Busier summer in East Renfrewshire as footfall up on 2020

Life in East Renfrewshire this summer was much more normal than last year, data suggests, though footfall remained below pre-pandemic levels.

File photo dated 06/12/11 of a person carrying shopping. The decline in shop prices slowed in September in "clear signs" that rising commodity and transport costs, labour shortages and Brexit red tape are filtering through to consumers, figures suggest. Shop prices decreased by 0.5 percent year-on-year from 0.8 percent in August, according to the BRC-NielsenIQ index. Issue date: Wednesday September 29, 2021.

Life in East Renfrewshire this summer was much more normal than last year, data suggests, though footfall remained below pre-pandemic levels.

Most coronavirus restrictions were lifted in Scotland on August 9, with people allowed back in hospitality venues without needing to socially distance for the first time since March 2020.

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Google uses location data from phones and other personal devices to track trends in people's movement in different parts of their daily lives.

It compares footfall in five areas outside of the home – retail and recreation, supermarkets and pharmacies, parks, public transport and workplaces – to a five-week baseline period recorded before the Covid-19 crisis.

In East Renfrewshire, average activity across these categories was 11% below normal levels between July and September – though data was unavailable for parks and public places during this period.

However, this was up significantly from summer 2020, when footfall was 27% below the baseline.

Some rules were relaxed last summer in Scotland, with shops, outdoor hospitality and indoor venues reopened gradually – though nightclubs remained shut, large-scale events were banned and social distancing rules were still in place.

Across the UK, activity increased from 8% below normal levels last summer, to 3% above this year.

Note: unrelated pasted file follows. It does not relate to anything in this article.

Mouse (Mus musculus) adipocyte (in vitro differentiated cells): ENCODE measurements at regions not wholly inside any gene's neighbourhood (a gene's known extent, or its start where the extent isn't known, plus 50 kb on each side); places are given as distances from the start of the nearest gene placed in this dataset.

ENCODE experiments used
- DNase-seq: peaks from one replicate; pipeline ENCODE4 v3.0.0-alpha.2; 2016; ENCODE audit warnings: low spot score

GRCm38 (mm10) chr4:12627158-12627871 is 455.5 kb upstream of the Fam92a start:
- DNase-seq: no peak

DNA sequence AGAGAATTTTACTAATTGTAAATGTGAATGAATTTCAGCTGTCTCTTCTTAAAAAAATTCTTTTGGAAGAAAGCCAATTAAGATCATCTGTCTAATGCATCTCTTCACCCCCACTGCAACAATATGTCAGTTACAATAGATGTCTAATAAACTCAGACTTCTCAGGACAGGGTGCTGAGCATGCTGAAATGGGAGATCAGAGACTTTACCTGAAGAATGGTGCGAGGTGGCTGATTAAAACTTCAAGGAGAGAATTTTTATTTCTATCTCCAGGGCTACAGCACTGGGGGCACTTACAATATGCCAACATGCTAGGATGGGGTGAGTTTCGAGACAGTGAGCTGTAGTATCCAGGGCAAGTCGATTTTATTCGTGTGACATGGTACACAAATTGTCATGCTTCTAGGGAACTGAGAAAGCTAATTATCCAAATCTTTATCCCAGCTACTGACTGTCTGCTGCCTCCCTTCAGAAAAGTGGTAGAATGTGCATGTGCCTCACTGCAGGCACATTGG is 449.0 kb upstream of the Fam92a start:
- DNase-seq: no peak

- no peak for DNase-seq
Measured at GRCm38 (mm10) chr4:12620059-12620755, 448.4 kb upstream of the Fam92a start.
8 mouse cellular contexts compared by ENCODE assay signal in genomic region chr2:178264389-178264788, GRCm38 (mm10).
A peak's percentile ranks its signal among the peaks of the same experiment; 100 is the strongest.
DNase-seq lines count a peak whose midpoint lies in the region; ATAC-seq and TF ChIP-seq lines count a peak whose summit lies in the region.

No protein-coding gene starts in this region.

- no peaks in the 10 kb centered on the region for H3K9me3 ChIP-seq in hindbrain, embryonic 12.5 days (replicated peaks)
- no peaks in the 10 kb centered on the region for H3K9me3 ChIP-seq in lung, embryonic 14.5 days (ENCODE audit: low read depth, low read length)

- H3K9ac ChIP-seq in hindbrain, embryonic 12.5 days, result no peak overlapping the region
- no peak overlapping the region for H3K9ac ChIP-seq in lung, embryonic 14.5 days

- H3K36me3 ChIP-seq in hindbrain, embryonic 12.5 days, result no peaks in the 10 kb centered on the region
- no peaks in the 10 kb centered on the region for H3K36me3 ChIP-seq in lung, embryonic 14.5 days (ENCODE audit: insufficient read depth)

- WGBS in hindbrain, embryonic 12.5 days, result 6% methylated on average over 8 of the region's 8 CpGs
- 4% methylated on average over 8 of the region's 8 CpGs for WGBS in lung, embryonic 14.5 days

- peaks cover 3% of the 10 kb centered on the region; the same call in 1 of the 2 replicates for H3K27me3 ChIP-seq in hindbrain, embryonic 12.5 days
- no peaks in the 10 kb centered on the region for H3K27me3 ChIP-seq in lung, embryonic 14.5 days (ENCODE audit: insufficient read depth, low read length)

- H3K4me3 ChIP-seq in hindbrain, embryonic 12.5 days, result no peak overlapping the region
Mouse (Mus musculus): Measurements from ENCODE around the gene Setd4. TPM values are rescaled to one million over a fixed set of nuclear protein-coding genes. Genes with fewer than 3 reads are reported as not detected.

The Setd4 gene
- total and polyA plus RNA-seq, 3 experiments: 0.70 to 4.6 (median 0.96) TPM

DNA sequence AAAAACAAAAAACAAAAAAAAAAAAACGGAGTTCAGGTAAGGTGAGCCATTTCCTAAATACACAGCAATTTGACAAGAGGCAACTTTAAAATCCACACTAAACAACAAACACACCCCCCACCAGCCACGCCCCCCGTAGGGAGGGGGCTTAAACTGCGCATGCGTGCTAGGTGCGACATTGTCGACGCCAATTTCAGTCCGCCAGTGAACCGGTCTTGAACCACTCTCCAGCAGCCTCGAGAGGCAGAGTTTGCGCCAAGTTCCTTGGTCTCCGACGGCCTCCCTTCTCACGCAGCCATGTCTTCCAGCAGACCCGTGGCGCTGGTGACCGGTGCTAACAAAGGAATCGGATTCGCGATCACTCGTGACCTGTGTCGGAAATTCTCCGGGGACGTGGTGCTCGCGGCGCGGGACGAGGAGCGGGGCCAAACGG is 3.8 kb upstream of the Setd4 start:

Retail and recreation establishments – such as restaurants, cafes and shopping centres – saw a 17 percentage point increase, matched only by supermarkets and pharmacies.

Paul Martin, UK head of retail at accounting company KPMG, said: "Following a period of extensive lockdown, there was certainly pent-up demand from consumers to get out and into stores to enjoy the physical shopping experience they had missed.

"We saw retail sales on the high street grow by nearly 5% in July and online shopping levels fall back as shoppers purchased clothes, shoes and accessories for those much-needed social events."

He said the Euro 2020 football tournament and a period of hot weather in July gave customers plenty of opportunities to celebrate and spend money – though a better summer would have further boosted the fortunes of retailers.

Retail analytics firm Springboard said its own data showed a significant increase in footfall on UK high streets.

Diane Wehrle, insights director at Springboard, said the "absence of easy international travel" increased the popularity of day trips and holidays within the UK this year, providing a boost to high street footfall.

"In coastal and historic towns the improvement was even greater, demonstrating the appeal of town centres to visitors,” she added.

Google data for July to September in East Renfrewshire shows:

Activity in retail and recreation establishments was equal to normal levelsIn supermarkets and grocery stores, it was 13% above usualActivity was 35% below pre-pandemic measurements in workplacesAnd it was 26% below the baseline on public transport

The British Retail Consortium said its figures show footfall in high streets, retail parks and shopping centres rose from July to August, but was still below normal.

Kyle Monk, director of insights at the BRC, said: “While it is doubtless that the reduction in restrictions and rise in vaccinations have greatly helped footfall regain ground since last year, it remains well below pre-pandemic levels."

He added retailers are hoping for a further Christmas boost, but that this would "almost certainly fail to materialise" if new Covid restrictions are introduced.